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Archive for Saturday, April 30, 2011

Faith Forum: As a religious professional, what’s your take on vampires as popular figures in entertainment?

April 30, 2011

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The Rev. Shaun LePage, pastor, Community Bible Church, 906 N. 1464 Road:

Why wouldn’t vampires be popular — don’t we all have friends who drink blood? Aren’t all popular kids in school murderers? I know, I know — modern writers make vampires more likable (i.e., young, beautiful, vegetarian), but still, why vampires? If you met actual blood-drinkers, you would be repulsed by them (even “vegetarian” vampires). If you saw a victim of one of the wannabe Draculas who decided he was an actual vampire, you would vomit.

So, why vampires? If we ask the “vampyre subculture,” we find that vampire popularity is a symptom of something bigger — something deeper.

One group from this subculture says actual bloodsuckers are rare (that’s a relief). They say most are simply fascinated with the immortality and super-human abilities vampires have.

If that’s true, then vampire popularity is nothing novel. People have always craved “immortality and super-human abilities.” Our natural tendency, though, is to try to get what we want without going to the only true source of life and goodness: Our Creator (i.e., God).

So, let me recommend a much better obsession than pale, blood-sucking murderers: Jesus Christ. Everyone knows vampires aren’t real. But Jesus is real! He entered history, proved he is God through his “super-human abilities,” shed his blood on the cross and rose again so he could extend an amazing, yet actual offer for “immortality”: “I tell you the truth, whoever hears my word and believes him who sent me has eternal life and will not be condemned; he has crossed over from death to life” (John 5:24).  

Stop living in a fantasy world — choose the reality revealed in the Bible! Receive immortality by acknowledging your Immortal Creator. If we trust in the super-human, God-man, Jesus Christ, we will experience the reality called heaven that will make even a Stephenie Meyer novel seem boring.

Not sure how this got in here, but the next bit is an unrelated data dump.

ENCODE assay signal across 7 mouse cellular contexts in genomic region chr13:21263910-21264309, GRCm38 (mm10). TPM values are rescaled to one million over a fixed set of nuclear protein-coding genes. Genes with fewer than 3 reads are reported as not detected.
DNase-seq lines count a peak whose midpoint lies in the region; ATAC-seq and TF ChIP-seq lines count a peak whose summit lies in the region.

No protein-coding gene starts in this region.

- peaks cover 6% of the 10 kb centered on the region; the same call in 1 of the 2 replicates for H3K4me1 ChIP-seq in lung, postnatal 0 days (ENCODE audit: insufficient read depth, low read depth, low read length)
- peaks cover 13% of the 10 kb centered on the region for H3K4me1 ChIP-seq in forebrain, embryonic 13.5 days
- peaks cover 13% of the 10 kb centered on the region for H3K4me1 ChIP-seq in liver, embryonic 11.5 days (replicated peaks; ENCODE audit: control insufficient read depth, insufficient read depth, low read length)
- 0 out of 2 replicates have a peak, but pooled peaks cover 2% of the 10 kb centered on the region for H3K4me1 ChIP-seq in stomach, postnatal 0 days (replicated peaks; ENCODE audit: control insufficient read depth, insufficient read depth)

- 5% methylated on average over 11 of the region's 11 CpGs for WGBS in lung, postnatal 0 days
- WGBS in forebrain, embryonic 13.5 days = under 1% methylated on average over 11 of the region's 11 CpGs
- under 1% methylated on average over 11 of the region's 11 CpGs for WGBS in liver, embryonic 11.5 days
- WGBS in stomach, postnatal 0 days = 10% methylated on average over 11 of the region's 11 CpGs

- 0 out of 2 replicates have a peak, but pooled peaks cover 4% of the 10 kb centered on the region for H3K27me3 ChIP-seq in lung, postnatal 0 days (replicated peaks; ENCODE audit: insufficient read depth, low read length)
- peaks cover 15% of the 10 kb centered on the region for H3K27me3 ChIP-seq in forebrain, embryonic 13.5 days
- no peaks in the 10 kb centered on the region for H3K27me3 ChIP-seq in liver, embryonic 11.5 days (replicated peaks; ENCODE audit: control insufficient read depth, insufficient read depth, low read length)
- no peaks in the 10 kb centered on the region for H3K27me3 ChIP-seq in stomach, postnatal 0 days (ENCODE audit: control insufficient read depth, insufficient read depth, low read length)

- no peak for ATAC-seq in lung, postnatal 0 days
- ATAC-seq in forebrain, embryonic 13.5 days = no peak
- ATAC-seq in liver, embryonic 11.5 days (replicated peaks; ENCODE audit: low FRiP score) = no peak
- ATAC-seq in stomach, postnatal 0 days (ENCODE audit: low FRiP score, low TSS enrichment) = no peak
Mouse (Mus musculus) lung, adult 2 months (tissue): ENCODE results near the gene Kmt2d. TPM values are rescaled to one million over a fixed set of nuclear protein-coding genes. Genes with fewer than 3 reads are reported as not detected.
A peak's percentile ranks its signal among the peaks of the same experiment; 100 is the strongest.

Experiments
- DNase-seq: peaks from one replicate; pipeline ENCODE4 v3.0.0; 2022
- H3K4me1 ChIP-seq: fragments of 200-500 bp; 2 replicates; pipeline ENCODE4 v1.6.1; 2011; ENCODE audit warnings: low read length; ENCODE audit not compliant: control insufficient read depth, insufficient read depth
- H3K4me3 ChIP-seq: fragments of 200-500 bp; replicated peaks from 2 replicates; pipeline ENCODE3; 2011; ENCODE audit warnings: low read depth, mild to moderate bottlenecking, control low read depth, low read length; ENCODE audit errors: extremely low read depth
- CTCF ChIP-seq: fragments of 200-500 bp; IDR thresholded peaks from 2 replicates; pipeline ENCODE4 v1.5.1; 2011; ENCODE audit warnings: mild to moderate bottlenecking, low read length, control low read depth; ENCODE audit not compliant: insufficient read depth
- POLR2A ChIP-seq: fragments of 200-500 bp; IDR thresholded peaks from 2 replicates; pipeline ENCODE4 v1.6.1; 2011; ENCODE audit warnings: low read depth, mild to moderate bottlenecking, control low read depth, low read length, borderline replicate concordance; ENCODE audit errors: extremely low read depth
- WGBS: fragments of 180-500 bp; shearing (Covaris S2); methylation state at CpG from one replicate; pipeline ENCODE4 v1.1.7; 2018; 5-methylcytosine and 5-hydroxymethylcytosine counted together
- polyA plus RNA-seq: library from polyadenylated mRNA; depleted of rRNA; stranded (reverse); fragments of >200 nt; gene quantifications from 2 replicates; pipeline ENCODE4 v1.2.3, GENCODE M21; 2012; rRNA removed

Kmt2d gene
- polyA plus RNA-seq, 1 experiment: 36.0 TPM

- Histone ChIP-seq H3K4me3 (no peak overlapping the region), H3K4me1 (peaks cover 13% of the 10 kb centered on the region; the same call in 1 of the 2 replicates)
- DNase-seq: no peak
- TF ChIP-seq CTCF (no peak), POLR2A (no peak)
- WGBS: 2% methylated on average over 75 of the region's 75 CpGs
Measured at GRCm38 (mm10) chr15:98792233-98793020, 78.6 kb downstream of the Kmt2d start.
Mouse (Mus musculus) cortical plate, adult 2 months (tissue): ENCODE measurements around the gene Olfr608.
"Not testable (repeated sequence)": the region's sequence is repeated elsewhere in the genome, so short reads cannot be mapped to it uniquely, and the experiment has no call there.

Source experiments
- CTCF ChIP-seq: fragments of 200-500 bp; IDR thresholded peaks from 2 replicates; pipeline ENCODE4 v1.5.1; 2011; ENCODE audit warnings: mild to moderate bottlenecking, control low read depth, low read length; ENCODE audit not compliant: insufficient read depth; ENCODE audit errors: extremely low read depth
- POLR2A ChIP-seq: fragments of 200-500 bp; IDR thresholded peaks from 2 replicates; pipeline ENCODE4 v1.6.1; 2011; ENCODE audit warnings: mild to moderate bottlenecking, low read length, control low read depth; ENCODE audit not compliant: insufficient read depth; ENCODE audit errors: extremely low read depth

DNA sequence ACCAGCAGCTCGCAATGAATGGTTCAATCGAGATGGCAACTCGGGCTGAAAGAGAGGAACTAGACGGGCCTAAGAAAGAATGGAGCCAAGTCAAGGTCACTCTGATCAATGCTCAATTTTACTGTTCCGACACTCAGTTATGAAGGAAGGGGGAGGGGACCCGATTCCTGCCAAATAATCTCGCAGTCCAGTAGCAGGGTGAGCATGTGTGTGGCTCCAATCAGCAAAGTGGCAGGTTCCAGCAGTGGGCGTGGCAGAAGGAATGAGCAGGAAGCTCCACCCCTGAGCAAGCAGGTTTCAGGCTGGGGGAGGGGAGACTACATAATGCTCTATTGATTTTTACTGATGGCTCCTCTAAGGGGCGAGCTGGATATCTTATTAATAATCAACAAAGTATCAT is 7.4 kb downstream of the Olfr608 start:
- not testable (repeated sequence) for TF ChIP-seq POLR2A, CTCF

— Send e-mail to Shaun LePage at shaun@community-bible.org.

The Rev. Matt Cox, pastor, EastLake Community Church, 2734 La. (South Junior High):

This is an intense theological quandary that has been around for centuries. Certainly any self-described “vampire” will tell you that they’ve survived many ages of bigotry, but haven’t faced a greater challenge than destroying the modern sparkly myths of tween sensation “Twilight.” I mean seriously — sparkling in the sun?

Perhaps the incomprehensible craze surrounding “Twilight” has inspired the vampire community to forgive the minor discrepancies of Anne Rice’s “Interview” franchise and even the loose-yet-interesting interpretations of the Underworld series.

But seriously, for the same reason some hair dryers still come with a warning that says “Do not use while sleeping,” I’m sure this is a type of question that may actually be relevant in some circles because it’s easy to unnecessarily overreact on peripheral issues of entertainment. Be they vampires, wizards, elves or whatever other fantasy creature you can think of, we have to remember one thing: it’s fiction.

Some of the most renown authors wrote about wild, imaginative races and beings, but were also people of significant faith. For some reason, we have this odd temptation to make figures in entertainment a target for “what we’re against.” Sure, the quality of certain franchises may vary — and you should discern what you take in. But to throw out entire genres or fictional figures as a whole is plain ignorant and a giant waste of time.

The more time we spend marching against trivial issues is directly proportionate to the time lost that we could be actively reaching out to our community with the free love God provides and the family He wants everyone to be a part of.

God doesn’t care what you’ve done, how you’ve grown up or what particular fiction you have on your bookshelf. He wants to grow you from right where you are.

— Send e-mail to Matt Cox at matt@eastlakelawrence.com.

Comments

FloridaSunshine 2 years, 11 months ago

@ Easy_Does_It...

May I ask why you think this is a strange question? Maybe you're being facetious because your second statement surely is (facetious). Certainly you must realize the impact these contemporary types of movies have on teens and children. The newer movies are light-years away from "Godzilla" or "The Wolf Man", etc., of the '50's and '60's. Or maybe you are a teen or young person who enjoys this type of entertainment...I am only seeking answers.

I don't know how to "take" quite a few of you Kansans...so many of you seem to "beat around the bush" with your statements, instead of simply making a direct, lucid statement. Maybe you could explain to me why that is, also.

Guess I'm just trying to understand Kansans better than I do...please do not accuse me of denigrating Kansans...I have family living in Kansas, will frequently be visiting through the years, and simply wish to understand more clearly.

(By the way, to "beat around the bush", as my southern grandma used to say, means one is saying everything he or she can think of to avoid answering a question with a forthright response. Not sure if Kansans use that expression...hence, my explanation.)

Thank you.

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John Kyle 2 years, 11 months ago

So do only crucifixes stop a vampire? If a Jewish person holds up a star of David, will it stop a vampire? I remember "The Fearless Vampire Killers" had a Jewish vampire. When someone held up a cross he said, "Oy, you've got the wrong vampire!"

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Tony Kisner 2 years, 11 months ago

What a strange question. I might ask my pastor his take on Godzilla.

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